A Lot or a Little?
What you will—and won't—find in this movie.
The story suggests that engaging in illegal activities will take you down a darker path, but there's no clearly positive takeaway.
Positive Role Models
A mother firmly puts her foot down to separate love for her child from the act of condoning his scams. A law enforcement agent is depicted positively, but there's no insight to who he is beyond the case. A scam artist is shown getting trust, attention, respect, and women by appearing wealthy with items like boats, ATVs, etc.
This fact-based story about a con man in Utah features mostly White actors, but there are a few Latino actors in small, supporting roles; their characters are featured as the voice of reason. Women are depicted as being attracted to a man because of his wealth.
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Violence & Scariness
Deadly shooting. Character is beaten up and left bloody and bruised. Character threatened with a gun to the head.
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Sex, Romance & Nudity
Simulated sex. An exotic dancer's breasts are exposed; other dancers at the club are scantily clad. Kissing. Bikini-clad women flank a guy who appears to have money, with two women kissing him at the same time.
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Extreme strong language, including constant use of "f--k," plus "goddamn," "loser," "p---y." "Slut" is a neon sign in a nightclub.
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Products & Purchases
Golf brands are seen on the golf course.
Drinking, Drugs & Smoking
Cocaine snorted on camera. People smoke pot while driving. Cigarettes after sex. Drinking throughout, including doing shots, which is shown as fun. A minor character suffers consequences from drinking to excess. A child drinks whiskey at his father's instruction.
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Parents Need to Know
Parents need to know that American Murderer is the fact-based story of a con artist-turned-killer on the FBI's Most Wanted list. Other than having a terrible father (Kevin Corrigan), there's not much insight into what led Jason Derek Brown (Tom Pelphrey) to pursue a life of crime. It's clear that his charisma allowed him to pull off scams, but viewers will perceive him negatively. He projects an image of success through flashy material goods like expensive boats and vehicles, which are portrayed as being appealing to women and the kids in his neighborhood. A visit to a strip cub shows women barely dressed, at least one with her breasts exposed. There are also a couple of brief sex scenes. Cocaine, pot, and cigarettes are used on screen and portrayed as a way to bond with someone. Characters also drink, including shots. Language, especially "f--k," is extreme and constant. To stay in the loop on more movies like this, you can sign up for weekly Family Movie Night emails.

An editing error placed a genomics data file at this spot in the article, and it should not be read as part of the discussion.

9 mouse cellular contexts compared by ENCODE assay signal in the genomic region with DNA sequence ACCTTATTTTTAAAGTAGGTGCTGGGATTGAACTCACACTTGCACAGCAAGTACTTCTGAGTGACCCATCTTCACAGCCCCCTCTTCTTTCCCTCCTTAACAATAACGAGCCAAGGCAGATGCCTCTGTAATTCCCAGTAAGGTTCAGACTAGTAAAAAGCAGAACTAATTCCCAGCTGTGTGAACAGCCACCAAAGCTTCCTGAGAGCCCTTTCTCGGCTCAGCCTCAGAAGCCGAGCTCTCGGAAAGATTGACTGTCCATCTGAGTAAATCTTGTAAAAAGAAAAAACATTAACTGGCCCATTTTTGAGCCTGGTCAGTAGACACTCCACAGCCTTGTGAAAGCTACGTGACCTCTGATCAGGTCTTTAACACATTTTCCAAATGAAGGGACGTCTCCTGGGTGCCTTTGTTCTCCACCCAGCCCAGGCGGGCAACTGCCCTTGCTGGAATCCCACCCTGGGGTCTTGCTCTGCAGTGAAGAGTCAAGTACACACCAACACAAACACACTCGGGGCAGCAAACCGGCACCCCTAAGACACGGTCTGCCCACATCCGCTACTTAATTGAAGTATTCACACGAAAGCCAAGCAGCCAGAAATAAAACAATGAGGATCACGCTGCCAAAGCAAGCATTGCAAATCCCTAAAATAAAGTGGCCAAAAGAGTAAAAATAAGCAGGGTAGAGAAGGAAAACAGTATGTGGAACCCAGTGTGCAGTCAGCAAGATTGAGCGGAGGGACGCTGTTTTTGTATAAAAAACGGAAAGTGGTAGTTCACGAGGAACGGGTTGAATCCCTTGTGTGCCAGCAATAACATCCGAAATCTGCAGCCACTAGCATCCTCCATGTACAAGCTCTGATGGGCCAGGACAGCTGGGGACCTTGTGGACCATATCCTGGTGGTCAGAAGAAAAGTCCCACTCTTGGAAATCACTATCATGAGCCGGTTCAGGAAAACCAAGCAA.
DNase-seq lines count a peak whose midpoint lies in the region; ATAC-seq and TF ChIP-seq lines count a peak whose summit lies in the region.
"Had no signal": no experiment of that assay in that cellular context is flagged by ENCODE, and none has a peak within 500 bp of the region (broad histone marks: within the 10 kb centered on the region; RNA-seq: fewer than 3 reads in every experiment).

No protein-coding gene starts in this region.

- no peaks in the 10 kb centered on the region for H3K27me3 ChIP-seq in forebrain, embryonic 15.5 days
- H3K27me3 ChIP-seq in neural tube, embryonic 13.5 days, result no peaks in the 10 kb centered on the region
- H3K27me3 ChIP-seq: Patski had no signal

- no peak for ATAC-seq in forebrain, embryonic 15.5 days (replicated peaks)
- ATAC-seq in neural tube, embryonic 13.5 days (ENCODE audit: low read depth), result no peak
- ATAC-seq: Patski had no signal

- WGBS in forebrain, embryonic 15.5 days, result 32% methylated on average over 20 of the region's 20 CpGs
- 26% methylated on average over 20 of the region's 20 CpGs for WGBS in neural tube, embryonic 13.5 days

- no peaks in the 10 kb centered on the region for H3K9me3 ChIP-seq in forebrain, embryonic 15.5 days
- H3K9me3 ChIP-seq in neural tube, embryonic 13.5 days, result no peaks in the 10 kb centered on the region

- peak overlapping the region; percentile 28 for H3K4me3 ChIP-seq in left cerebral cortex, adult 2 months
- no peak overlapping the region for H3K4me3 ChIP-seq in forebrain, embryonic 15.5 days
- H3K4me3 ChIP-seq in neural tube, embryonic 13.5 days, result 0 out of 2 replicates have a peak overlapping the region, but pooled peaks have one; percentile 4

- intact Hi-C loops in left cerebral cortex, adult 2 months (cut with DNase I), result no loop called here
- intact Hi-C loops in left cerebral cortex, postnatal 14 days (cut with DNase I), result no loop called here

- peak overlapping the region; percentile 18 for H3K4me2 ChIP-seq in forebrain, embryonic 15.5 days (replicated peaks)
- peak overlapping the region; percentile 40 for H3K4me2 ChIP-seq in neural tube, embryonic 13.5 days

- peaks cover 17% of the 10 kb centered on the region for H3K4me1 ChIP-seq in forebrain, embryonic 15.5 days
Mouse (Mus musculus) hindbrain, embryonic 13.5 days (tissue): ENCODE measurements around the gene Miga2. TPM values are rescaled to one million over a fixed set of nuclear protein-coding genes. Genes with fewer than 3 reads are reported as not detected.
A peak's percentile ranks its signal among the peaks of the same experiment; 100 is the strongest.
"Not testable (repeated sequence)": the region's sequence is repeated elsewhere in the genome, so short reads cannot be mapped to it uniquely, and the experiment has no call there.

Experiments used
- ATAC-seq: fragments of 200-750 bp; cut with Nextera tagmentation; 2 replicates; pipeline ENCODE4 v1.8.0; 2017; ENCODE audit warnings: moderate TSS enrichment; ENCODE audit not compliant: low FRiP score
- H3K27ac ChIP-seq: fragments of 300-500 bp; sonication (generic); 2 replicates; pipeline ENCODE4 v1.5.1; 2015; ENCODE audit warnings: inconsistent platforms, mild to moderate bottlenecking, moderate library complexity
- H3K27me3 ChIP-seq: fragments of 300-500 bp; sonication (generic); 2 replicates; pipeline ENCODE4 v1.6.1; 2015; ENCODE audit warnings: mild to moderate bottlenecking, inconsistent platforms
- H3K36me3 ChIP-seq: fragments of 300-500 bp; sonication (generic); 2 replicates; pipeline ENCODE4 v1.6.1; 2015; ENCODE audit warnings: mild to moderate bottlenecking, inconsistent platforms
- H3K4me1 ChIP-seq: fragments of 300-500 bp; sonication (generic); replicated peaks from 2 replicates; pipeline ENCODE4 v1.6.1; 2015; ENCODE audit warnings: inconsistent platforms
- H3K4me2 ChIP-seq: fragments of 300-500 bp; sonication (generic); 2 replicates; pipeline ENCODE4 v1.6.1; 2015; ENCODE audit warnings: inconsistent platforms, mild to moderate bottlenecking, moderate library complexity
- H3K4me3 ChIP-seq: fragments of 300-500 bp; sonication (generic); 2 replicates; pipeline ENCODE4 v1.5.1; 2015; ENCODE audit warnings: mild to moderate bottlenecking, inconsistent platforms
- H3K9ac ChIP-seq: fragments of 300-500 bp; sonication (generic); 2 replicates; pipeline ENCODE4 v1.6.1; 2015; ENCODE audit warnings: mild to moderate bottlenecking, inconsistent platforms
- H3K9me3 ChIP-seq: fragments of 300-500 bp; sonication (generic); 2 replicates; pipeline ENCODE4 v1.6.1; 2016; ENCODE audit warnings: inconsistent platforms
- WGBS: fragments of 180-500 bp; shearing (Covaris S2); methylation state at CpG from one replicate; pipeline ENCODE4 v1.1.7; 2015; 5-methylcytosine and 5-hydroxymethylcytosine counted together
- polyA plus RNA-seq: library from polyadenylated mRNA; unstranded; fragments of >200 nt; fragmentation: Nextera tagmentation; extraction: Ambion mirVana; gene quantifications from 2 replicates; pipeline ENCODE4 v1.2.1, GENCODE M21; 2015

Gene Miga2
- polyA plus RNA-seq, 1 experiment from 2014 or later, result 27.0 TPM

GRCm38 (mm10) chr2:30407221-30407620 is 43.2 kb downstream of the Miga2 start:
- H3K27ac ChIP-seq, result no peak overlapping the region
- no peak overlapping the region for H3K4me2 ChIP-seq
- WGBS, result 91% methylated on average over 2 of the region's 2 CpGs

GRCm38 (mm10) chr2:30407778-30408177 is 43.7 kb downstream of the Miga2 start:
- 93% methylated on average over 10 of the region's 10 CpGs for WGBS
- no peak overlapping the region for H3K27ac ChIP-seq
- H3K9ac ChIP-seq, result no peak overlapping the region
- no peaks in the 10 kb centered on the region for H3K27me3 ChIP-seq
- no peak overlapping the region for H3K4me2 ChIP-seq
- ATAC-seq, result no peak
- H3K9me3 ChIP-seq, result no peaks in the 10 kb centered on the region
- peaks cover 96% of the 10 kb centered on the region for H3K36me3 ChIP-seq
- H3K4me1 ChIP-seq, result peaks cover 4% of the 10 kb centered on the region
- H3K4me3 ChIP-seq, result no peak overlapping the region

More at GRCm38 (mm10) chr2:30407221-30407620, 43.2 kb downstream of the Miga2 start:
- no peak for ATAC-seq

Is It Any Good?
The hunt for criminal on the run Brown is interesting but not extraordinarily cinematic. The looming question is: Why tell Brown's story? His criminal acts, as portrayed in American Murderer, are despicable, but they don't rise to the level of some others who top the FBI's Most Wanted list. Psychological insights can be compelling in these types of stories, but little is offered other than to suggest that Brown was following in the footsteps of his father -- and even that's underwhelming. The FBI agent (Ryan Phillippe) hot on Brown's trail lacks dimension; it feels like Brown is just another perp he has to pursue. Movies aren't made about just any suspect or just another investigation -- viewers need to feel like they're watching THE case and THE suspect in the career of an investigator. Otherwise, why bother?
At least, due to Pelphrey's fantastic performance, Brown isn't portrayed with empathy or made aspirational. The movie depicts Brown as a cocky, world-class scumbag. He's loud, obnoxious, and bereft of morals or conscience. If the film had a different ending, audiences might want to see more nuance, but Brown isn't a guy who particularly deserves compassion. And kudos to the hair and wardrobe departments: Pelphrey's blonde spikes, co-star Idina Menzel's aggressive bangs, and the belly-baring blouses nail the early 2000s setting. But beyond those impressive elements, the reason that anyone would want to spend time retracing the steps of a jerk like Brown proves elusive.
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Research shows a connection between kids' healthy self-esteem and positive portrayals in media. That's why we've added a new "Diverse Representations" section to our reviews that will be rolling out on an ongoing basis. You can help us help kids by suggesting a diversity update.
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